Karolina Nowadczyk has worked for Brunelcare for 12 years and has trained to become a counsellor, obtaining a level 4 qualification in Humanistic Counselling and a level 5 in Cognitive Behavioural Therapy.
Alongside her role as a Team Leader at our Deerhurst Care Home, Karolina has been helping residents and employees practise mindfulness as part of our Winter Wellness initiative. Recognising that people of all ages can benefit from looking after their mental wellbeing, Karolina wanted to share her top tips for staying mindful this winter.
1. Get exercising
Exercise is one of the most important things you can do to combat stress and increase your wellbeing this winter. It is said that people who exercise regularly are less likely to experience anxiety than those who don’t. If you find it difficult to exercise, try going for a short walk outside or doing some stretching in your chair.
2. Consider natural supplements
Lemon balm, a member of the mint family, has been studied for its anti-anxiety effects. This small plant - which can be grown at home or purchased at a garden centre - can be made into a tea using its leaves to relieve anxiety and warm you up this winter. Omega-3 fatty acids are also an excellent supplement to take, alongside green tea, valerian and kava kava.
3. Light a candle
Using essential oils or burning scented candles may help reduce your feelings of stress and anxiety this winter. The most soothing and calming scents are said to be lavender, rose, vetiver and bergamot.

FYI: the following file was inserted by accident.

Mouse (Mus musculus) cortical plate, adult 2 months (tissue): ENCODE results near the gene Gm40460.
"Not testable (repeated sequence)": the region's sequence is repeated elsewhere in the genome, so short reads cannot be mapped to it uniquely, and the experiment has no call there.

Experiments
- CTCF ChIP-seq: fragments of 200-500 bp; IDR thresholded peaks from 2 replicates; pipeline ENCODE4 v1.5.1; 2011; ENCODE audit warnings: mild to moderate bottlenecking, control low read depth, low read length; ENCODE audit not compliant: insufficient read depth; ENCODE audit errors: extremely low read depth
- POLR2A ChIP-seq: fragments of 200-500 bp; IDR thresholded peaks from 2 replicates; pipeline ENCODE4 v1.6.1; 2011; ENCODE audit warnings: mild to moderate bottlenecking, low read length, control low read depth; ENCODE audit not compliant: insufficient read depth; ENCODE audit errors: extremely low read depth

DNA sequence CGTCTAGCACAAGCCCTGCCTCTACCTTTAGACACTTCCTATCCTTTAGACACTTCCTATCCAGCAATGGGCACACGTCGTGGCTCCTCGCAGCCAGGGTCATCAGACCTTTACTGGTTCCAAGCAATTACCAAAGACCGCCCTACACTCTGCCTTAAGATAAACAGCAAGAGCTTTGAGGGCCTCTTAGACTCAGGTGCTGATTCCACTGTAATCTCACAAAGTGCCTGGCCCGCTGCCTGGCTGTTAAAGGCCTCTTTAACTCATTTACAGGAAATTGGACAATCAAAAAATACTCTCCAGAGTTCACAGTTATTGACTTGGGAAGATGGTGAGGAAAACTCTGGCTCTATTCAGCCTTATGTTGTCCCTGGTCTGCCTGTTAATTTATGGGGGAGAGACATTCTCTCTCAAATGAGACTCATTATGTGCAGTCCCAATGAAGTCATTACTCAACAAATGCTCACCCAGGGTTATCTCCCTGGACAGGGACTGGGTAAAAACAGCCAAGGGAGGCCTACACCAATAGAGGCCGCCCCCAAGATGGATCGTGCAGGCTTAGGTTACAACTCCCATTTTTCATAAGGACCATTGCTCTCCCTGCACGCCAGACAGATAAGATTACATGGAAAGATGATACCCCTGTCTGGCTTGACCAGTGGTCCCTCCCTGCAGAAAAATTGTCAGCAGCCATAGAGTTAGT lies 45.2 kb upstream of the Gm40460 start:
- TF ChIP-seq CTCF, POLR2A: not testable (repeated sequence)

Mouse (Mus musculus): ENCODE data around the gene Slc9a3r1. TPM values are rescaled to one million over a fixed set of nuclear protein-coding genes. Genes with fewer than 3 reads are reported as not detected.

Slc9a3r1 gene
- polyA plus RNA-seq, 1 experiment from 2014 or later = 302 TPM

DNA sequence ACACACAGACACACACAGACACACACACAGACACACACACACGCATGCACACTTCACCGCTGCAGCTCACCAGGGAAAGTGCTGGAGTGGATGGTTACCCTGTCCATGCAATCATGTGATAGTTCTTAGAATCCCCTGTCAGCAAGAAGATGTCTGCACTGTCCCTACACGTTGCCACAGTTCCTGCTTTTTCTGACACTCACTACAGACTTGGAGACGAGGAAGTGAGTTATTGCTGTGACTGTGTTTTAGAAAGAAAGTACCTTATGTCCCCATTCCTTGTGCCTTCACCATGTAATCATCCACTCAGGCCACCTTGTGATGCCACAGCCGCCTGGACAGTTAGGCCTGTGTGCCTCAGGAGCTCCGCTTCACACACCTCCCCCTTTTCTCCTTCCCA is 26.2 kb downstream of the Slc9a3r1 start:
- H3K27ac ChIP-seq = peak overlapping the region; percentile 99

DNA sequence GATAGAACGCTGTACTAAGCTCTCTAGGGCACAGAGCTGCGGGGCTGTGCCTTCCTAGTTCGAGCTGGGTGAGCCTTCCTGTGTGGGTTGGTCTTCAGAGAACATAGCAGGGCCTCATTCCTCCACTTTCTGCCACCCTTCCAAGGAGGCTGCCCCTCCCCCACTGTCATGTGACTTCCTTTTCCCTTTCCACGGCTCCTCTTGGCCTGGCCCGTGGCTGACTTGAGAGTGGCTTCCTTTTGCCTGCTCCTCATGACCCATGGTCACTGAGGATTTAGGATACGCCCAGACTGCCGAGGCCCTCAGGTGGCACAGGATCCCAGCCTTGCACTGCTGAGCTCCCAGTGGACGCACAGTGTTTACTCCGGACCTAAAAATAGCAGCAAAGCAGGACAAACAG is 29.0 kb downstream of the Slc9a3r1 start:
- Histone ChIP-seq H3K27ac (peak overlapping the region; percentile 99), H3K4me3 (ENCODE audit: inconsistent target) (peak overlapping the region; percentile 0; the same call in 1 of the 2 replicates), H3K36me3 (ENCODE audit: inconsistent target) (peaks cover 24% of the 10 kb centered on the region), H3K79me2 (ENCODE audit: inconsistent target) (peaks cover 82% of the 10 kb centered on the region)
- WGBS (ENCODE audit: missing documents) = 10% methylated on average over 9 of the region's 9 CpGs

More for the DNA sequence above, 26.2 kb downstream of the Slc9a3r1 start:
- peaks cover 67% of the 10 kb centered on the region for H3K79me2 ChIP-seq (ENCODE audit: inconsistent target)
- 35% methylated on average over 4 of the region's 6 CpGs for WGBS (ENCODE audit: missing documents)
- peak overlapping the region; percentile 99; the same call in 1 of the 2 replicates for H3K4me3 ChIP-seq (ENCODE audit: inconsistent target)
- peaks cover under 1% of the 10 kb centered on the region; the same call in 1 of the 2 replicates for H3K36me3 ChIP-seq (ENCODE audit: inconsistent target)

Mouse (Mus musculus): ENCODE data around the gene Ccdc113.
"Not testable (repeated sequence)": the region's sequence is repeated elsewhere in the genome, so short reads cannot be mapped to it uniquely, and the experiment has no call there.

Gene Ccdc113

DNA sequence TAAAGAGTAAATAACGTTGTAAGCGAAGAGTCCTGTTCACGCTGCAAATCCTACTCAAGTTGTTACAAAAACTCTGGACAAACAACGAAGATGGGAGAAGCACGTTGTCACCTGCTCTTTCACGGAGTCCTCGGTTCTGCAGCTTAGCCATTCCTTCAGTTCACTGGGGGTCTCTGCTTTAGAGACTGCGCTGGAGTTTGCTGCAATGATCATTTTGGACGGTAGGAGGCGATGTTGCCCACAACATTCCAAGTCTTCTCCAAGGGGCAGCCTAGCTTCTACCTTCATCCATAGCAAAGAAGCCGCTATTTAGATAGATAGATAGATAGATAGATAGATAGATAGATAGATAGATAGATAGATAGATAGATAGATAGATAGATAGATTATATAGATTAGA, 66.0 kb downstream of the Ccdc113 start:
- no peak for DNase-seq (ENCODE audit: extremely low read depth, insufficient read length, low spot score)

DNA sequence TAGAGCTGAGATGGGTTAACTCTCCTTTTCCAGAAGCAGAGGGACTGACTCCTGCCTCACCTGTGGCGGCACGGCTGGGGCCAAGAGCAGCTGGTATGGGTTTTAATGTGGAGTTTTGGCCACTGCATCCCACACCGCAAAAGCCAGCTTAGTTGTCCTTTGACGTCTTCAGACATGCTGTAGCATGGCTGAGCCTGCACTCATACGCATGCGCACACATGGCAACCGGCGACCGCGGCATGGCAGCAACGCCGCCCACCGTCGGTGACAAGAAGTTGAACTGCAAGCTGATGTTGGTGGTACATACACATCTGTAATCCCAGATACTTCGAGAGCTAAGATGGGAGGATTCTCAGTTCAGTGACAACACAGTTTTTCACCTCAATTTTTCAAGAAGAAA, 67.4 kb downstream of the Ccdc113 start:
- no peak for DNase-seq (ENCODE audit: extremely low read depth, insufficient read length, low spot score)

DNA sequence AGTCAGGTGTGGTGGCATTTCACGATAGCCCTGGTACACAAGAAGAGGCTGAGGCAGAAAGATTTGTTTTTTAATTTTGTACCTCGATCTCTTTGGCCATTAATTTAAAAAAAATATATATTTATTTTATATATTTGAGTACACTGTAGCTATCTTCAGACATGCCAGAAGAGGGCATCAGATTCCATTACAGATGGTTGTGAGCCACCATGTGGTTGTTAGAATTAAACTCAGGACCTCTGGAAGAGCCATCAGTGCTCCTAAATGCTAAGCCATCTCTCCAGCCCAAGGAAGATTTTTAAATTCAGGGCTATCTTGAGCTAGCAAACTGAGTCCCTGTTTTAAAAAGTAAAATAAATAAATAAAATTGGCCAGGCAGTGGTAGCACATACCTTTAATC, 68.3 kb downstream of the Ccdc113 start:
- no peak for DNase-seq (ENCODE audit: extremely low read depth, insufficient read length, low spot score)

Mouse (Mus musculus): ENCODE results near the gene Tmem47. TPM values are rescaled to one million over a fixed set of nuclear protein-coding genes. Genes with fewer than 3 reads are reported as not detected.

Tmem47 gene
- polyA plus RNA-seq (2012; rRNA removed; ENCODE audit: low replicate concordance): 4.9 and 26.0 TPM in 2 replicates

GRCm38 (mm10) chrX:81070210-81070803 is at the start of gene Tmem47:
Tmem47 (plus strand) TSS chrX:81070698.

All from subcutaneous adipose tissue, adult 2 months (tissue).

4. Reduce your caffeine intake
Caffeine is a stimulant found in coffee, tea, chocolate and energy drinks. High doses of caffeine can cause anxiety and stop you sleeping, so try green tea or lemon balm tea in its place.
5. Write it down
One way to handle stress and anxiety this winter is to write it down. While recording your stresses in a journal can be useful, try reflecting on things you are grateful for instead. Gratitude may help relieve stress and anxiety by focusing your thoughts on the positive things in your life.
6. Spend time with family and friends this winter
Social support from friends and family can be crucial when you’re facing stress. Being part of a friend network gives you a sense of belonging and self-worth, which can help get you through those difficult moments. One study found that, for women in particular, spending time with friends and children helps release Oxytocin, a natural stress reliever. The effect is called ‘tend-and-befriend,’ which is opposite to the fight-or-flight response.
7. Listen to soothing music
Listening to music can have a very relaxing effect on the body. Slow-paced instrumental music can induce the relaxation responses by helping lower blood pressure, heart rate and stress hormones.
8. Spend time with your pet
Pets have been said to help reduce stress and improve your mood, so make sure to spend some time with your furry friends this winter. Spending time with pets may help release Oxytocin, a brain chemical that promotes a positive mood. They provide great companionship, and can be great for giving you purpose and helping you keep active.
To read more about our mindfulness sessions, click here.
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